Brain Biomarkers of Aging

Throughout the last 200 years, the scientific community has meticulously characterized and categorized the pathological processes of diseases of aging with major emphasis on our hormonal glands in the body, followed by our organs in the body and finally followed by neural tissue [62]. A definition for “Dementia”, is a progressive decline in two or more cognitive domains that is severe enough to interfere with the performance of everyday activities [63]. Deficits in cognitive function contribute to impaired functional status [64]. The perception of old age as a pathology unto itself persisted throughout the Greco-Roman period [65]. The term “senility” was synonymous with “dementia” or “imbecility”, despite its origin from the word “senile,” or “aged” in Latin. We know now that, while the aged human body no doubt falls victim to long-term wear and tear, there are numerous examples of healthy human aging and that diseases of aging are not inevitable [66-68] (Figures 12 -14).

Figure 12: Nervous tissue is the least vulnerable to aging.

Figure 13: Our basic cohort consisted of 306 patients with diagnosed diabetes of which 259 patients (84.6%) were elderly patients (>65 year). In addition for other criteria (annex 1) patients were excluded giving a total cohort of 204 patients. Based on microscopic classification based on histological pathophysiological characteristics we quantified in this cohort of elderly Noninsulin-dependent diabetes mellitus (NIDDM) patients: 39.4% healthy (Cogroup); 32.8% Alzheimer (mild form); 13.5% “real” Dementia; 4.2% Multiple Sclerosis; 3.9% several dualistic mix-forms; 3.5% Vascular Dementia and 2.7% Parkinson.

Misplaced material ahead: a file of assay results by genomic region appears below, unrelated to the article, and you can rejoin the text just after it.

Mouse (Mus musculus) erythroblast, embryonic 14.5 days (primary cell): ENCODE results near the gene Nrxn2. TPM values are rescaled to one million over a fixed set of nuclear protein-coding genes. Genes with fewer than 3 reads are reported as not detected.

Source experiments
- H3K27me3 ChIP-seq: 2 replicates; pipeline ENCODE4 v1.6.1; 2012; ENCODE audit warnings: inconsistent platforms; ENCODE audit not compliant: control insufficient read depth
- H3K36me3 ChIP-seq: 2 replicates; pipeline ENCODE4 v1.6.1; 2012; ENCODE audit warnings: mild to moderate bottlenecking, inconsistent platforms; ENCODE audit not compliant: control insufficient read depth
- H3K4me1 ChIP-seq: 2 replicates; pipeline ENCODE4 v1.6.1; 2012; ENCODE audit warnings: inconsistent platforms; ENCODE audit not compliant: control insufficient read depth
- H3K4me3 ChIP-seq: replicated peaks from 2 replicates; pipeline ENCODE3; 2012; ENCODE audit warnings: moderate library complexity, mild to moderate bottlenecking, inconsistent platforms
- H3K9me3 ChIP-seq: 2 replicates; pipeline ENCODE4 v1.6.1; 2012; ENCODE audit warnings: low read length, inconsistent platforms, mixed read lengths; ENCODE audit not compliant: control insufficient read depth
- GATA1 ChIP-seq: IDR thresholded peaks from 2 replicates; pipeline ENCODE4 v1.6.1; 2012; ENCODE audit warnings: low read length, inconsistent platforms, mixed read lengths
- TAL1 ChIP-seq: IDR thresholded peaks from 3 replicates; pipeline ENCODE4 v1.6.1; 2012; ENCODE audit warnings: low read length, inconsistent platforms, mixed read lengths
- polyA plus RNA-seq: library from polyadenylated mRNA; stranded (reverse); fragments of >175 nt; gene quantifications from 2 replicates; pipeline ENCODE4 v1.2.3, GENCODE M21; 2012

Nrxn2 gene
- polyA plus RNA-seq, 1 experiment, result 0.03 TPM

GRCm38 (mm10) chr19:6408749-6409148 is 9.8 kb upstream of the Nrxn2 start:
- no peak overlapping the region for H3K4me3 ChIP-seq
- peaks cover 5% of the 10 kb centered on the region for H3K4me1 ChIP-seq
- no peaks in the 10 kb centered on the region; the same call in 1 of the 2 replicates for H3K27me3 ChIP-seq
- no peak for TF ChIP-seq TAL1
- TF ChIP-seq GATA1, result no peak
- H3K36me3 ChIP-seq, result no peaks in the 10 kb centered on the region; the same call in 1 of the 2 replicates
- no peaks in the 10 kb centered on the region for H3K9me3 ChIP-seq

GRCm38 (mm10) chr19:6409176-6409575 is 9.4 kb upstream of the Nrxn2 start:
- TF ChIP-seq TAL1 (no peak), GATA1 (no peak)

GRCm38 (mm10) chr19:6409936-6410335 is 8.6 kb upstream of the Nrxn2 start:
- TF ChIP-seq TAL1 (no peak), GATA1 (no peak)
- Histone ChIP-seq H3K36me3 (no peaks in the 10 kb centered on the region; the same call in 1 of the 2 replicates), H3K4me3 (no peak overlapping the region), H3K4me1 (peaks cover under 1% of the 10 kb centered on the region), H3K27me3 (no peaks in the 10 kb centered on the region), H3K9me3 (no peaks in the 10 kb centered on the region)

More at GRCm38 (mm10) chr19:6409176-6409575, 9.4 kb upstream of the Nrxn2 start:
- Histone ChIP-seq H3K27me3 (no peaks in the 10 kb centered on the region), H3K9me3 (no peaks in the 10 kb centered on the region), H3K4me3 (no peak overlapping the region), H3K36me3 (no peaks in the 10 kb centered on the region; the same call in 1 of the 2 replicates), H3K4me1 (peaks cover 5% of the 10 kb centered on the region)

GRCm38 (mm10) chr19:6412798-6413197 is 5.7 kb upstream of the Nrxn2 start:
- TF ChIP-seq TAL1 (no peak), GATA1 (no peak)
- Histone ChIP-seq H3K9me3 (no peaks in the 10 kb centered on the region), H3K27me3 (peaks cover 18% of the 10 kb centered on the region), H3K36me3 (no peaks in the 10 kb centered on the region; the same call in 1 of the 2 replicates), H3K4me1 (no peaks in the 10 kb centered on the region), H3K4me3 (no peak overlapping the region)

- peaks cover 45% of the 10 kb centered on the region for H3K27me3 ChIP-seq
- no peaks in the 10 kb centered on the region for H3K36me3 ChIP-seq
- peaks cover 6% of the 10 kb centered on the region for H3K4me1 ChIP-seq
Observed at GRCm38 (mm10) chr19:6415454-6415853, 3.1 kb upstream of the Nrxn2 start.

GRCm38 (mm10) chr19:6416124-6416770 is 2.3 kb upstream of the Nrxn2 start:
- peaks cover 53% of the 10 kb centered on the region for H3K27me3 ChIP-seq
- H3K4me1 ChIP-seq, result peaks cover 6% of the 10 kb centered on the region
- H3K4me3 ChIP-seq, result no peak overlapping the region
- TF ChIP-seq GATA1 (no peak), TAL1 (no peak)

Figure 14: Frequency distribution in a cohort (n=204), split up to gender of the Netherlands Brain Bank of morbidity of “brain diseases” as ultimate biomarkers of aging. (Courtesy: Evert de Vries).

However it seems that the human brain and in general neural tissue is the least vulnerable to aging [62]. Interestingly, in an animal mouse model using a gene expression database (AGEMAP: Atlas of Gene Expression in Mouse Aging Project).In this gene expression database (AGEMAP), 8,932 genes in 16 tissues could be monitored as a function of age. Surprisingly, the aging in an organism was strongly organ/tissue dependent. The researchers found that organs/tissues could be classified into one of three aging processes:

i. A pattern common to neural tissue,

ii. A pattern for vascular tissue,

iii. A pattern of steroid-responsive tissues [22].

The study of [22] with an aging mouse model is very important with the perception it clearly demonstrates the aging process in time. At first the hormonal glands, followed by the organs in the body and finally the brain.

Evidence from well-planned, representative epidemiological surveys is scarce in many regions. Ferri et al. [69] estimated that 24•3 million people have dementia today, with 4•6 million new cases of dementia every year (one new case every 7 seconds). The number of people affected will double every 20 years to 81•1 million by 2040. Most people with dementia live in developing countries (60% in 2001, rising to 71% by 2040). The number of people affected will be over 100 million by 2050. Therefore it is important to elucidate the mechanisms behind “brain-diseases” for which its morbidity in an will be further outlined based on unique post mortem brain material at a cohort of around 300 patients > 65 years of the “Netherlands Brain Bank” will be given below as ultimate “biomarkers of aging” at the extreme end of the Maximal Lifespan. We believe that the detailed estimates in this review/ research manuscript constitute the best currently available basis for policymaking, planning, and allocation of health and welfare resources.